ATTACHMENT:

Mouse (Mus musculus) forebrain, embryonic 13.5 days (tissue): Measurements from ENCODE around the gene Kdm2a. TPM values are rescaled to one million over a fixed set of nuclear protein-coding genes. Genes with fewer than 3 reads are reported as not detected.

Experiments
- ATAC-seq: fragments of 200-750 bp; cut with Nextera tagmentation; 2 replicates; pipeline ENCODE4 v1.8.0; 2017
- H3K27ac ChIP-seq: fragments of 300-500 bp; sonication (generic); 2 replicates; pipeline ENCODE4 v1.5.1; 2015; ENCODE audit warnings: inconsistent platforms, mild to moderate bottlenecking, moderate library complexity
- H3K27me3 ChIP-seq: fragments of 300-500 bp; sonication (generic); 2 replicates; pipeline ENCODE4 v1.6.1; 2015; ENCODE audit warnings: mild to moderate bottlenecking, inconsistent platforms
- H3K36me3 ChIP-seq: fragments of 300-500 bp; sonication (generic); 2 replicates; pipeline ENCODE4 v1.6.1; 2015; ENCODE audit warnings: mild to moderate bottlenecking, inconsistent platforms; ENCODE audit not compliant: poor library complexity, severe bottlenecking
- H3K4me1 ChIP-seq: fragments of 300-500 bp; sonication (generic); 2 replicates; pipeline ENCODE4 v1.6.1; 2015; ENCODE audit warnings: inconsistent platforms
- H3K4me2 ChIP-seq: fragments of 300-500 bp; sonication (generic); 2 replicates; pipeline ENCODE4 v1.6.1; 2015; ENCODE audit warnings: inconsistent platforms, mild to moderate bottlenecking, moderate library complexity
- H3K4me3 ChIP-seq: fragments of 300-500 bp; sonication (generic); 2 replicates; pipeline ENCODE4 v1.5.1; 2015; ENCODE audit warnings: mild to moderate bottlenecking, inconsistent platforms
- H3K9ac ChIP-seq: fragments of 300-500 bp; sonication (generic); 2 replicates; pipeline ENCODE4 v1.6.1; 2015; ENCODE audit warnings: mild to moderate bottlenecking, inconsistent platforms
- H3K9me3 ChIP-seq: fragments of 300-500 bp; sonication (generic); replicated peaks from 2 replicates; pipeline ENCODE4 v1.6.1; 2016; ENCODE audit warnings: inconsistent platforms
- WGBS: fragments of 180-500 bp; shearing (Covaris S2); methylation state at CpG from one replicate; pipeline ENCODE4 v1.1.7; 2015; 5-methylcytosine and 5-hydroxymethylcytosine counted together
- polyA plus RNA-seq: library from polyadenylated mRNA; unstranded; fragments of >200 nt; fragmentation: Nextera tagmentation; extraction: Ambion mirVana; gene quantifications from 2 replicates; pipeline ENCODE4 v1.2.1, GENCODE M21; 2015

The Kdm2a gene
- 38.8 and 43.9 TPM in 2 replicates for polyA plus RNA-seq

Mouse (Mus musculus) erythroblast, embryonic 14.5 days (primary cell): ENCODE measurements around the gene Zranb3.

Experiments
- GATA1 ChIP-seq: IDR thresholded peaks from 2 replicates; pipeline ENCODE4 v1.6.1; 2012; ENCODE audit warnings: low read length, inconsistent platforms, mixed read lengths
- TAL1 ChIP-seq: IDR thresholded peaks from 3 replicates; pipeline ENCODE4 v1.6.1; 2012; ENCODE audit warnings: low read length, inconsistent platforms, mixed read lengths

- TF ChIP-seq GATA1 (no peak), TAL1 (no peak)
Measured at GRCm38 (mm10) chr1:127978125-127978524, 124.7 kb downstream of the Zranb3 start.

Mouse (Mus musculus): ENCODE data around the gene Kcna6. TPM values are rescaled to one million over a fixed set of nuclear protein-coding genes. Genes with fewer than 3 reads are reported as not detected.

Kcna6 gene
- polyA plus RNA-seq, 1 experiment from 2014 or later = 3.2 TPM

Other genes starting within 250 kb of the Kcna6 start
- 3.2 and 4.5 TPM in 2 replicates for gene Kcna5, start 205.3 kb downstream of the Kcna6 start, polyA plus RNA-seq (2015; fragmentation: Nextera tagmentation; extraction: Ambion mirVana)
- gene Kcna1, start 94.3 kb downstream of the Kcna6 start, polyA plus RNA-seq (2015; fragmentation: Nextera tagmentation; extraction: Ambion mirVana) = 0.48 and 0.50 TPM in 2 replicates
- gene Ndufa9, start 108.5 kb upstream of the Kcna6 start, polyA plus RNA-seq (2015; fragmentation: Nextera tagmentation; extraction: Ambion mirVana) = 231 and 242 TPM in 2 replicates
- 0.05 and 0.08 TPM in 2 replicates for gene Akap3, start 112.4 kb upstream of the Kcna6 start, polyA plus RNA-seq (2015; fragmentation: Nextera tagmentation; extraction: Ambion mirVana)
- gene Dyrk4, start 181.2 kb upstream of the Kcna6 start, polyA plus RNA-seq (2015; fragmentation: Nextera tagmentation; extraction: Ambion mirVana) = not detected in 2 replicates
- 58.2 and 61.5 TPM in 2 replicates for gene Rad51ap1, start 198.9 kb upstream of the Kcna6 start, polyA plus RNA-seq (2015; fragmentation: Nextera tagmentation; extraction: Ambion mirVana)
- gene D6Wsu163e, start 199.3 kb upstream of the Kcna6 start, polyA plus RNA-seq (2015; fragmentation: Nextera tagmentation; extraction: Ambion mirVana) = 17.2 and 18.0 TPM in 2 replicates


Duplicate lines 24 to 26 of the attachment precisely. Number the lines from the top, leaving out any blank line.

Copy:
- polyA plus RNA-seq, 1 experiment from 2014 or later = 3.2 TPM

Other genes starting within 250 kb of the Kcna6 start
- 3.2 and 4.5 TPM in 2 replicates for gene Kcna5, start 205.3 kb downstream of the Kcna6 start, polyA plus RNA-seq (2015; fragmentation: Nextera tagmentation; extraction: Ambion mirVana)